The human brain is still mysterious to scientists in spite of all the attempts and experiments to understand it. Now there has appeared the technology that allows scientists advance their knowledge and understanding of the organ. It is the ground of the new exhibit at Franklin Institute in Philadelphia called Your Brain. The bright interactive exhibition represents a network model of two storeys with sounds and lights that are set in motion by footsteps. Various interactive devices help to understand the way our mind works better. The major attention of the exhibition is the tangled 3D printed replica of the white matter of our brain. Dr. Jayatri Das, Chief Bioscientist at Franklin Institute, who is the lead developer of the exhibition, contrived the demonstration as part of the new building of the institute.
The main principles of their exhibits are to make real science clearer and more accessible by applying practical interactive exhibits. From the point of view of education this concept with functional pathways is important for studying brain, that’s what is reflected in the exhibition. The exhibit is what helps scientists understand the complicated wiring of those pathways. The 2D images they had seen were excellent, so they decided that such a spectacular and intriguing sculpture could become both a way to research and a genuine design focus. One of the researchers of the museum Dr Voss, Associate Professor of Physics in Radiology at Weill Cornell Medical College, spent about a decade researching the intricate brain neuron mapping, doing numerous MRI scanning to get better 3D tractograms of brain matter.
It’s common knowledge that our brain consists of grey and white matter. The white matter consists of fibers which connect areas of grey matter among one another. An MRI scan of a 40-year-old man showed diffusion tenors, they managed to create white matter fiber areas from them. The 3D data file was large and composite. And because of its size it’s quite difficult to view and 3D print it. Dr Das and his team have spent long time planning to get this 3D model printed. As soon as they got the data they got manifold 3D printing providers but had to turn them down. Other researchers told them that the model was too difficult to handle on the 3D printer. But they knew that 3D printing was appropriate to deal with composite shapes. Each part of the white matter was called a “thread” and all together there were 2000 threads in the file.
However the seeming beauty achieved by the composite threads caused the model to be turned down. Finally they came across the team from Direct Dimensions headed by Michael Raphael, who have been dealing with 3D scanning, capturing and digitization for about 20 years and have become experienced in all the types of 3D equipment. It was enough for their Art Director, Harry Abramson, to take one look at the model and he immediately got the idea of how to complete it. The only question was whether the budget could afford that.
Harry Abramson talked to his partner from American Precision Printing (APP), a 3D printing service bureau located in Tulsa, OK, Jason Dickman, and together they decided that for such a fragile and complex design the only possible choice was SLS from 3D Systems. They went over the size limits of the build cover, its volume and soon they came up with the price. They also guaranteed they could create the brain provided that Harry and his team could prepare the files. They managed to make up the lacks in the budget with the long lead time and so the project started. Dr Voss had some amazing data with which they started. To print this huge construction all the models had to be fused to make up one whole brain model, which was then to be cut into parts to fit the build cover. The model needed then design and engineering modifications for its better support on the custom frame.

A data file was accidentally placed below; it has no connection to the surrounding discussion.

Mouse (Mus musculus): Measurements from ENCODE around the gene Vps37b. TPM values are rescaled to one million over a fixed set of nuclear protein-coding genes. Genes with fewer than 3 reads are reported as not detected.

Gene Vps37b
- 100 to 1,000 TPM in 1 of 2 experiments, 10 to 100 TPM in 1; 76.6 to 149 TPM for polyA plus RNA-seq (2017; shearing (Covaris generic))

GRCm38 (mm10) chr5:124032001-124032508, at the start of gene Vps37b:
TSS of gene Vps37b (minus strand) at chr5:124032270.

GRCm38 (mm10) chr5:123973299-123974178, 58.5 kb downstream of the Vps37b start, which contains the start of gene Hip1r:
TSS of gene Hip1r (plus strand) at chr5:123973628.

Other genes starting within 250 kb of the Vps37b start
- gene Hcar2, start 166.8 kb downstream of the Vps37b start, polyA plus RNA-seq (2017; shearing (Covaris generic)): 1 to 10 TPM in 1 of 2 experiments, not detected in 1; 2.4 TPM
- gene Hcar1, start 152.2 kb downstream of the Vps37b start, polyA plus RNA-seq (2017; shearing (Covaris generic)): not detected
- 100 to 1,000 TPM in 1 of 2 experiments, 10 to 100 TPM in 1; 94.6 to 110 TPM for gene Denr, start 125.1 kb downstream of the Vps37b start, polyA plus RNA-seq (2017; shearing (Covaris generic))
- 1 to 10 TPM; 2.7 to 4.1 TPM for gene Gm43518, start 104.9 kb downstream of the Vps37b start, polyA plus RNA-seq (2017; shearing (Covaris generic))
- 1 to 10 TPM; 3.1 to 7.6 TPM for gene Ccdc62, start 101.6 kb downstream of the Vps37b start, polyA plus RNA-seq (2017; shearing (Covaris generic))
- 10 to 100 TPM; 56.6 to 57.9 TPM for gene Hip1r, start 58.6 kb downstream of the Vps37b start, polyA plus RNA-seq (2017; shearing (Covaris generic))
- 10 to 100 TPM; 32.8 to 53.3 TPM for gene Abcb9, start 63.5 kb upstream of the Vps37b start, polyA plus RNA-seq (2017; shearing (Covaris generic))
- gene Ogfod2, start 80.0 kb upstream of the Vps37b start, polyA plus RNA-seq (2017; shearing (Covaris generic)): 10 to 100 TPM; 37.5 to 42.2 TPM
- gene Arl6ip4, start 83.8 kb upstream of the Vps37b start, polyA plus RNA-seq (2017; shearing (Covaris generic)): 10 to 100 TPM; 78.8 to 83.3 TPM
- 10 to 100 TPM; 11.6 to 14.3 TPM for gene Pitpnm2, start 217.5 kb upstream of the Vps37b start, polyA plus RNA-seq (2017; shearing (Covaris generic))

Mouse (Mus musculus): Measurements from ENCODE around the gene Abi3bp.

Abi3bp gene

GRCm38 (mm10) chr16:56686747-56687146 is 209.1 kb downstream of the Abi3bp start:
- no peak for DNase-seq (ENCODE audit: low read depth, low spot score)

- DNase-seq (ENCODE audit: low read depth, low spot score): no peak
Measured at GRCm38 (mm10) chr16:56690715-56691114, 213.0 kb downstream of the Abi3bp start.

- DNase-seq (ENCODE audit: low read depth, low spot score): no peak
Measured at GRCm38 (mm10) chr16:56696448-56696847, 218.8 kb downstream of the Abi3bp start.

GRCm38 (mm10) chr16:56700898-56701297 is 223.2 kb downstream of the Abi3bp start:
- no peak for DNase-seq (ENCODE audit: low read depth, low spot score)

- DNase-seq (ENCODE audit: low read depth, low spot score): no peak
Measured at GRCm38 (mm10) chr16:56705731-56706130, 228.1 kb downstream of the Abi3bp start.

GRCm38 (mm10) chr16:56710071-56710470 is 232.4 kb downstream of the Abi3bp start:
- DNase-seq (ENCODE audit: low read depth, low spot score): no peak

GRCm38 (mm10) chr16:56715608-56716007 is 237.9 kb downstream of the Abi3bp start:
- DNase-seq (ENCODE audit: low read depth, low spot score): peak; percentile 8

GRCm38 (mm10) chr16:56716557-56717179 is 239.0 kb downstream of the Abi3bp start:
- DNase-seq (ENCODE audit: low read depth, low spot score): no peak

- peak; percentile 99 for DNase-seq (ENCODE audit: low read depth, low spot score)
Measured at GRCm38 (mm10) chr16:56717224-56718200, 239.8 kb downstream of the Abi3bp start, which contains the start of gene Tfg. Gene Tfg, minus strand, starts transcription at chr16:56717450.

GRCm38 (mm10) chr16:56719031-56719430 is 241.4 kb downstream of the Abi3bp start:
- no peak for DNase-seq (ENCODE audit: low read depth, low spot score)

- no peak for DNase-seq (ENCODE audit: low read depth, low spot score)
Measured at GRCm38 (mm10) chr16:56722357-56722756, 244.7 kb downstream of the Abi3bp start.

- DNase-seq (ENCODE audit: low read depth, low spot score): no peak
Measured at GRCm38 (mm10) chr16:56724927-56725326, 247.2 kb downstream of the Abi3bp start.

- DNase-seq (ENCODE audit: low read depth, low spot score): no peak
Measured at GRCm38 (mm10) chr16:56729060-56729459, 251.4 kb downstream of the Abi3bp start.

Images: 3D Systems
Eventually it took them several weeks to prepare the file for APP. The work had to be done by an extremely skillful technician with the right disposition. The project would have never been completed but for the right human resources. There was also a huge task to sort through 2000 strands.
The SLS technology by 3D Systems uses strata of plastic powder fused into a 3D definition by mighty CO2 lasers. The materials are firm enough for aerospace and self-propelled uses, which was most suitable for the project.
The Direct Dimensions team had to cut the 3D data into parts that were to be printed within the restrictions of the SLS systems. When the re-arranged data was received from Direct Dimensions the team continued creating parts of the model that could be printed on the sProHD 60 SLS equipment at the Tulsa facility.
The biggest challenge was that the length of the model was 26 inches, whereas the SLS machines are restricted to the size of only 18 inches. So they had to build, map and to bring together 10 separate pieces into a single part. It took the team at APP about 22 hours to complete each build. When they came from the printer, the team started mapping and assembling the separate pieces into the ready model. In spite of all the re-arrangements of the data, there were some strands that needed assembling.
All that was a big amount of work for all the teams. But from the very beginning it was clear that it would be marvelous. This large brain is a good example of all the might of 3D printing. The beauty and excellence of the brain will take away your breath. If it’s difficult for you to understand what it presents, it will at least awaken a feeling of wonder about our brain. The brain is a result of great work of a team of people. Visitors of Franklin Institute can enjoy Your Brain as the major exhibition of the museum.